Jenn DeHaan | Fort Knox News
FORT KNOX, Ky. – Making sure everyone in the family is eating healthy can sometimes be overwhelming and oftentimes, families aren’t sure where to start.
In addition to being the chief of Nutrition Care Services, Laura Bottoms is also a mother to a 7-year-old. She said even with the hustle and bustle of everyday life and having young kids at home, eating healthy doesn’t have to be daunting.
“My motto when it comes to cooking is ‘half-homemade,’” said Bottoms. “If I can take something that’s a little bit on the convenient side and doctor it up to add more nutritional value to it, that is a win in my book.”
Bottoms said one way she sets her meal planning up for success has to do with how often she goes to the store.
“I personally find it helpful to grocery shop at least once a week,” said Bottoms. “I’ve seen a correlation between how frequently people go to the grocery store and their ability to manage and prepare meals during the business of life.”
In most cases, Bottoms said grocery stores are laid out in a way that promotes healthy eating, with the most nutritious food groups just inside the door. She said there’s also more than one way to focus on these groups.
“The base of things we keep in the house are lots of fruits and vegetables, generally a mixture of fresh and frozen with vegetables,” said Bottoms. “The reason for that is they’re convenient, they’re cut, they’re washed, and they’re ready to go. It’s a quick easy way to make sure you have a vegetable with dinner.”
However, Bottoms pointed out, oftentimes frozen vegetables unfairly get a bad reputation.
“The misconception is they’re less healthy than fresh,” said Bottoms. “However, in actuality, they’re picked at the peak of their nutritional quality and then quickly frozen. That kind of slows down the release of the nutrients.
“Depending on the time of the year, they could potentially be more healthful than your fresh are.”
Bottoms explained she takes a similar approach with vegetables’ sweeter counterparts, especially with her son in mind.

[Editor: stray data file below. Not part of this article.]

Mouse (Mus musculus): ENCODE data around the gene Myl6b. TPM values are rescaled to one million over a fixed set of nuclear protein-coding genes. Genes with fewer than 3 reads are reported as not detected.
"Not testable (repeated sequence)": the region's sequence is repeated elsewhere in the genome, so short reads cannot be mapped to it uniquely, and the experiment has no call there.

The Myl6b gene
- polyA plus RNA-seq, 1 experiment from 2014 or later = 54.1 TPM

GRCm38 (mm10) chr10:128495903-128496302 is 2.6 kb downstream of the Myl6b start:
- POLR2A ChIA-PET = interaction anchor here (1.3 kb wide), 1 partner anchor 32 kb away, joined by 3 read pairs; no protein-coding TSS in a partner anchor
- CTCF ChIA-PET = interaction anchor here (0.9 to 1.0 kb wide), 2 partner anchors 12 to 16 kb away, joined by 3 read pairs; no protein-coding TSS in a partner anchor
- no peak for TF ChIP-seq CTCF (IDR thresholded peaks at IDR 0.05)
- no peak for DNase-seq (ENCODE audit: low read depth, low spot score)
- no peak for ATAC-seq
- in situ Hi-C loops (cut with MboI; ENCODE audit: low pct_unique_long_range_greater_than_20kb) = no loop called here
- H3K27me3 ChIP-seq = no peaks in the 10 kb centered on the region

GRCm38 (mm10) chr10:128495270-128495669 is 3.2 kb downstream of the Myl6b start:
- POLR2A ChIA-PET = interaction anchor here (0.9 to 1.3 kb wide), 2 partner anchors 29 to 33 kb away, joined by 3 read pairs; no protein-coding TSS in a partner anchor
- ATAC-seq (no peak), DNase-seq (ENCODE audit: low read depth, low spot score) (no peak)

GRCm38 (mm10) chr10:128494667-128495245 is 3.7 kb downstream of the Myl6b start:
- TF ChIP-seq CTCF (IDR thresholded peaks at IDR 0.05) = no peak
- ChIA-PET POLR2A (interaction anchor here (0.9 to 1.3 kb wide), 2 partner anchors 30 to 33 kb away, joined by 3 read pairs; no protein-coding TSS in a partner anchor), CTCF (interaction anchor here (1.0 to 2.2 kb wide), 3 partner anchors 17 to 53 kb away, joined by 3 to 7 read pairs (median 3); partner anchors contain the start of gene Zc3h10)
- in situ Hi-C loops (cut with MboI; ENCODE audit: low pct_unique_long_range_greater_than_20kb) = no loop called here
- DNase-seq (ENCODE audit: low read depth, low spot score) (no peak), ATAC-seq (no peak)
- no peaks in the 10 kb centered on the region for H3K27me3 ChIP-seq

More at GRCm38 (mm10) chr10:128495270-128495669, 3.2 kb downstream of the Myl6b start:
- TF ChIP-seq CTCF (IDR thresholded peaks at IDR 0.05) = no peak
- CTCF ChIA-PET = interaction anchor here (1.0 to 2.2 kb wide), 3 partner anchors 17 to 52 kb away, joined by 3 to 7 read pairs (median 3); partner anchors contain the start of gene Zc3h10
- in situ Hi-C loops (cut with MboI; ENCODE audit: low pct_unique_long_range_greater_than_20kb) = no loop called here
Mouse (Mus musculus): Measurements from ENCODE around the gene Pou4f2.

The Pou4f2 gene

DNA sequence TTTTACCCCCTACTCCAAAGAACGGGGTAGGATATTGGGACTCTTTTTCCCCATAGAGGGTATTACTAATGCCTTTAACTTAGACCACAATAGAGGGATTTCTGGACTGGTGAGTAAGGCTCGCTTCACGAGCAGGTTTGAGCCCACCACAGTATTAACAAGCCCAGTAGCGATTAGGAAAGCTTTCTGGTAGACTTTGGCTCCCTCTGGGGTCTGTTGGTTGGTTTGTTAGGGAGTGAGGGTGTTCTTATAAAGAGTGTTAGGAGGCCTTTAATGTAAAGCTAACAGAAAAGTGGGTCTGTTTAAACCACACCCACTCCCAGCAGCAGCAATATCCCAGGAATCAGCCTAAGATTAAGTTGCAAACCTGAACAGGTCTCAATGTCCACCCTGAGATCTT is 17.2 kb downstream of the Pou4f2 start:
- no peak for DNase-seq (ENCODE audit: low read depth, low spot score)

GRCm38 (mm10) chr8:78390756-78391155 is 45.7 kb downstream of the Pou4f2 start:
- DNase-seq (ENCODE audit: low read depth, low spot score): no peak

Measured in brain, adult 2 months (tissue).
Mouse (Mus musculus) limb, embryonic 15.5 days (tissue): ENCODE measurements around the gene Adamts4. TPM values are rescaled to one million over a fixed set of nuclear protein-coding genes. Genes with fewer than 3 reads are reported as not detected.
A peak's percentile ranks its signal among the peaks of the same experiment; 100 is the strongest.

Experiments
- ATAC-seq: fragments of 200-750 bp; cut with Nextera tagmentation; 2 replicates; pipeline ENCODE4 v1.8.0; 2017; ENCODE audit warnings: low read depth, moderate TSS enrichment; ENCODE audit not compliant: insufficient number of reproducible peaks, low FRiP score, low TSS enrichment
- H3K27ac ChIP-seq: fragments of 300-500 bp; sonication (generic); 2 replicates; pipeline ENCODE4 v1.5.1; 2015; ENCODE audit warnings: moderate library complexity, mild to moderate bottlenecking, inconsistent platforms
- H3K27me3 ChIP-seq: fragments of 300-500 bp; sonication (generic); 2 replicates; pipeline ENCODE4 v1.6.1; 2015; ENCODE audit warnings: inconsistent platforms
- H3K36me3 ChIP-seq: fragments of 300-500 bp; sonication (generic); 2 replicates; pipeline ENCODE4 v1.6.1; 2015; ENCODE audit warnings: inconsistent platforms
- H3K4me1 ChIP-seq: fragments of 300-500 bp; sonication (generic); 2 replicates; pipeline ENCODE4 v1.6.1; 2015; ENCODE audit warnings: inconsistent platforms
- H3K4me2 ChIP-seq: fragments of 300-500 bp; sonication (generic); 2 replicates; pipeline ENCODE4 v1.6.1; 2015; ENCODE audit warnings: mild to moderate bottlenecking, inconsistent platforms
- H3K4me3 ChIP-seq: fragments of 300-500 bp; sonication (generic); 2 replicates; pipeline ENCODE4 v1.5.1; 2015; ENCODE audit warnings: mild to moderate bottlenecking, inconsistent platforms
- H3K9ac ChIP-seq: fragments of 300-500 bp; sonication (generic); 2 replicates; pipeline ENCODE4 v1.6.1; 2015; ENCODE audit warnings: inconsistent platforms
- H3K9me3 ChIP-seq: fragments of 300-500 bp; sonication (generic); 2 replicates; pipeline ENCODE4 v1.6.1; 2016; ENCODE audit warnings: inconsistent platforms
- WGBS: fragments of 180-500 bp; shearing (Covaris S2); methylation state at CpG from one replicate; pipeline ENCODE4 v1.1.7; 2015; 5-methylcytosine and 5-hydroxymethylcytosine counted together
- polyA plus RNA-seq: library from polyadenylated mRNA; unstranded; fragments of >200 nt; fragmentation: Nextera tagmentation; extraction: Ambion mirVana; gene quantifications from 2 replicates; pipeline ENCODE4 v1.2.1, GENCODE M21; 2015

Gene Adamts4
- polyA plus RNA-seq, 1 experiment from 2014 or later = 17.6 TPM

“With fruits, we keep a mix of fresh and canned – things like the pouches, the little mandarin oranges, or peaches that are packed in water or their natural juices, because they’re easy and things kids can grab on their own.”
Like the contents of her fridge, Bottoms said her pantry is also stocked with simple staples that provide wholesome additions to a balanced diet.
“In the pantry, we generally have whole grains, chickpea pasta, whole wheat pasta, a wide variety of different rices and other grains like farro,” said Bottoms. “We also have some quick, convenient things like canned beans, canned tomatoes, or sauce for a quick spaghetti night.
“I do try to buy the low-sodium or no-salt added varieties.”
Bottoms said the main thing to keep in mind when planning family meals that include young children is to not assign any food the label of ‘junk food’ or ‘treat.’ She said it’s best to eliminate the stigma so children can learn how to make responsible choices.
“Feeding between parents and children is a relationship,” said Bottoms. “We have to nurture that relationship. Parents are responsible for the what, the when and the where of feeding.” She explained by thinking of it in this way, children then learn to decide the if and how much, helping them develop healthy eating habits.
According to Bottoms, the best way to assure healthy meals are on the table each night is by going into preparation with intent.
“It starts before you even get the food in the house,” said Bottoms. “Be strategic about it. Make a plan.”